Can you give me some background to Project Griffin training? Project Griffin is the national counter terrorism awareness initiative for business produced by NaCTSO to protect cities and communities from the threat of terrorism.
The aim of Project Griffin is to:
- Help understand the threat from terrorism to the UK
- Guide individuals on what to do if they find themselves involved in a terrorist incident or event that leads to a planned attack
- Enable people to recognise and report suspicious activity ·
What is your role within the training?
Now that we can self-deliver my role is to act as the link between the Police and Corps Security to provide updates and reports on modules that are taught along with the number of personnel trained.
How did we go about becoming a self-deliverer of the training?
What was the process?
I first heard that Project Griffin was available to be self-delivered from the Crime Prevention Association meetings that I attend monthly which are held by the City of London Police. The reason the Police decided for this to be self-delivered was due to the number of people they wish to be trained. The average number of people the Police were training annually was around 100,000. By allowing self-delivery they hope this will reach 1 million trained annually. Knowing the importance of the training and how good it would be to self-deliver I got in touch with the Police and arranged for a contract to be written up between Corps Security which would enable the company to self-deliver. I had to speak to a number of people to arrange this between Corps Security and the Police as at first only limited companies were allowed to hold a contract. This has now been changed.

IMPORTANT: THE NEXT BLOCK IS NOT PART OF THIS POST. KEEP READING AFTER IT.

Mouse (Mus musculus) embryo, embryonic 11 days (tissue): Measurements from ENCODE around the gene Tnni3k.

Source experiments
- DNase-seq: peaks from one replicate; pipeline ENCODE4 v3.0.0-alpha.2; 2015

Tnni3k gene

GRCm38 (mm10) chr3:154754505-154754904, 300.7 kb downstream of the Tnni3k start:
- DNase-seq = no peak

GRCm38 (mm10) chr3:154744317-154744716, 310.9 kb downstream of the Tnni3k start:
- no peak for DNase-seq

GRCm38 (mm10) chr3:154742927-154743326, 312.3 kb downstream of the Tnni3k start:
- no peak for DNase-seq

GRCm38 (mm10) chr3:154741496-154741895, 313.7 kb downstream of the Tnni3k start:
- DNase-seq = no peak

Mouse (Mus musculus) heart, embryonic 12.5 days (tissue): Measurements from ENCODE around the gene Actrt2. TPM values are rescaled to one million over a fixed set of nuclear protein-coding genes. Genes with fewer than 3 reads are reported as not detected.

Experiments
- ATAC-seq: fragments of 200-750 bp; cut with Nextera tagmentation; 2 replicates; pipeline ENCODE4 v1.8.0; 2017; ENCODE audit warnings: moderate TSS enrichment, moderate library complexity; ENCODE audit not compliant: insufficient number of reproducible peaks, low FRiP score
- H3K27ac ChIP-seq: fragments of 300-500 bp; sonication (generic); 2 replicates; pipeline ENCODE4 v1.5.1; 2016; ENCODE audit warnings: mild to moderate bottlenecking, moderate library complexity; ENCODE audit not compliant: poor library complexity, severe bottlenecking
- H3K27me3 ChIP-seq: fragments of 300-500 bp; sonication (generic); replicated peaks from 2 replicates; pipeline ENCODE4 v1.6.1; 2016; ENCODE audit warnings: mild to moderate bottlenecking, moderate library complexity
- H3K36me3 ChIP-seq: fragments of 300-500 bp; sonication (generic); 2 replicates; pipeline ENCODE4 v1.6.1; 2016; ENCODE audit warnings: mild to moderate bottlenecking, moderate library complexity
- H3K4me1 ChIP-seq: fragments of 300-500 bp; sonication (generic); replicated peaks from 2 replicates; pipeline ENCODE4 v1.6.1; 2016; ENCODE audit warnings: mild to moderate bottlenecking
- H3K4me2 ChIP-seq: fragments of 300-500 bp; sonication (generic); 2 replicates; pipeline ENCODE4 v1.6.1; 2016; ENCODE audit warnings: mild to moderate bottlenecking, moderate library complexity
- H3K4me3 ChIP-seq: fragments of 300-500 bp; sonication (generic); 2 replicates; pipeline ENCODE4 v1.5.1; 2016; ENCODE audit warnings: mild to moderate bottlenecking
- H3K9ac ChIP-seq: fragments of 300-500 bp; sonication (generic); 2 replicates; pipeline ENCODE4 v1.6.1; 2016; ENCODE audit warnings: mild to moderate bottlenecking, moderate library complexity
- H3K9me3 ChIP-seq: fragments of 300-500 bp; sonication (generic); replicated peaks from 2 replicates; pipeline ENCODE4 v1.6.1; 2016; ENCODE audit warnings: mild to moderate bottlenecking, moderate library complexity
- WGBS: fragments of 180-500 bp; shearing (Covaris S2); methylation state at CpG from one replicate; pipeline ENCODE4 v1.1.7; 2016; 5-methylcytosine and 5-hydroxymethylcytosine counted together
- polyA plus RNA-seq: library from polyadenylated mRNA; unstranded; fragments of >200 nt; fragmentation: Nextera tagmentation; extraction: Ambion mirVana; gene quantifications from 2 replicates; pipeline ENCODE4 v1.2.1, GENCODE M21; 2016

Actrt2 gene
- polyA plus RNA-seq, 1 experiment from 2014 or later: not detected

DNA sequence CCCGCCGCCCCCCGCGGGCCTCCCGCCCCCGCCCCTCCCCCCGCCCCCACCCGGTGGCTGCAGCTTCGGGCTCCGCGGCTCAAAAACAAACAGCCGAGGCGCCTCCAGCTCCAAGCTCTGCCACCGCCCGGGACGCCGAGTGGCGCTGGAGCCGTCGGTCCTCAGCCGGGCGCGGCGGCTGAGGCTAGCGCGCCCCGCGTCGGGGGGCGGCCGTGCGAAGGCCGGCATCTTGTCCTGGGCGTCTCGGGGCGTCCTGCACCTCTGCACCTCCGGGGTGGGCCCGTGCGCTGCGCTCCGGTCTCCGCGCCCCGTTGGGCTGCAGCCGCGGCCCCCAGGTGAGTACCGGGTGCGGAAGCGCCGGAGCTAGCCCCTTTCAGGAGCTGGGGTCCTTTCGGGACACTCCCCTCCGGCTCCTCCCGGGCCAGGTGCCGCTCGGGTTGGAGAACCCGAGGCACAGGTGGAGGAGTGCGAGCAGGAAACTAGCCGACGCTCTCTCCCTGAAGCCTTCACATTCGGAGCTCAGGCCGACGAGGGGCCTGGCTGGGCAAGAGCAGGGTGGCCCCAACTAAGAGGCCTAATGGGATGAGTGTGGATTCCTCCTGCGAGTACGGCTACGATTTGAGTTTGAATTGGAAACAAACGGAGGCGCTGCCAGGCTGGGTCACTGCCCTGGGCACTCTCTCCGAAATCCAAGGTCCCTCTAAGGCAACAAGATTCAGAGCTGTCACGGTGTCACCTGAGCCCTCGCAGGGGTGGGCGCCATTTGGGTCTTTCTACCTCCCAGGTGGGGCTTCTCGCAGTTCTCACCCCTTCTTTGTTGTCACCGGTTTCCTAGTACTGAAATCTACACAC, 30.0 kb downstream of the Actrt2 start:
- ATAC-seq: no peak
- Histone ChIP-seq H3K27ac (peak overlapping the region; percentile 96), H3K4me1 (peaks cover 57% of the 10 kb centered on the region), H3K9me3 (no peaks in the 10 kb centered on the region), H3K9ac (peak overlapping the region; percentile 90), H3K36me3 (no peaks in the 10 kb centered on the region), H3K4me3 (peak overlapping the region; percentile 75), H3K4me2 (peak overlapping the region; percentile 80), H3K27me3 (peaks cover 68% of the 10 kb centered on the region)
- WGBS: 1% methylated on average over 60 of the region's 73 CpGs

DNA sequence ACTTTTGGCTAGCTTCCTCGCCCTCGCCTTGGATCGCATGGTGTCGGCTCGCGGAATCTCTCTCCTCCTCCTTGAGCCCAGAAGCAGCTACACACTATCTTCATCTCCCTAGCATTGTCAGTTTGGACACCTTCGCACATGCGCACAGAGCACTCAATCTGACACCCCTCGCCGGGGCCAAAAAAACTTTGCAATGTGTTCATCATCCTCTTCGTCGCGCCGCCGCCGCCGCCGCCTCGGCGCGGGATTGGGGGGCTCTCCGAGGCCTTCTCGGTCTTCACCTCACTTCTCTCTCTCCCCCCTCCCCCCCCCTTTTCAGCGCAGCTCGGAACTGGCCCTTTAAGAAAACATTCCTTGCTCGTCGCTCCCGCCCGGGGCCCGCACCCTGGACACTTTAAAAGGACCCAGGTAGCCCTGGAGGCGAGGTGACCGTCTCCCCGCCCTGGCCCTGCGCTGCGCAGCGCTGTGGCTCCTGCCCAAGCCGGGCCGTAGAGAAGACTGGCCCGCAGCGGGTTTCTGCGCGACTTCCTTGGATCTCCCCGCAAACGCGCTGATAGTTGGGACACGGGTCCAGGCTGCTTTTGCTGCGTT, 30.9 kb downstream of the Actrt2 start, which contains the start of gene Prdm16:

How do you think this helps the officers who get trained?
This benefits not only Corps Security staff but also allows us to deliver the training to the client and the tenants as well as, other service partners in the building. We can provide updated training when needed and out of the 14 available teaching modules available, can pick and choose which ones are relevant to the individuals being taught. This allows us to be very flexible with this training and carry out refreshers when necessary. Before we had to wait until sessions were available but now can deliver these as often as we like.
Why, do you think, is this training important?
With the ever changing threat from terrorism it is essential for not only security but all members of the public to be aware of what to look for and how to report. The more people are aware the more protected we all are from terrorism.
Armed Policing in the UK – An Update
In his last speech as commissioner of the Metropolitan police, Sir Bernard Hogan-Howe has said that armed police shouldn’t be afraid to shoot their weapons. In his speech to the Royal United Services Institute, Hogan-Howe stressed the importance of trusting our armed officers and to treat them less suspiciously. He did also say that he was concerned with the way that officers who are involved in shooting accidents are treated, saying some shootings take too long to investigate.
“We can’t afford to have officers think twice because they fear the consequences of shooting someone. That’s how they get shot, or the public gets hurt, or a criminal gets away with a gun.”
There seems to be a similar thought throughout the Metropolitan Police regarding armed officers. Here at Corps Relay, we have been following a Metropolitan Police Federation’s survey that indicates that nearly half of all Met police officers want more firearms specialists. This survey was answered by approximately a third of all Metropolitan police officers over the last three weeks of January, and another finding was that three quarters of all who answered believed that all officers should be issued with Tasers.
Sir Bernard Hogan-Howe has been replaced as the commissioner of the Metropolitan police by Cressida Dick, the first female to be appointed to the role.
Future issues of Corps Relay will continue to provide updates on policing and security here in the UK.
Editor: Mike Bluestone
Associate Editor: Emma Brooksbank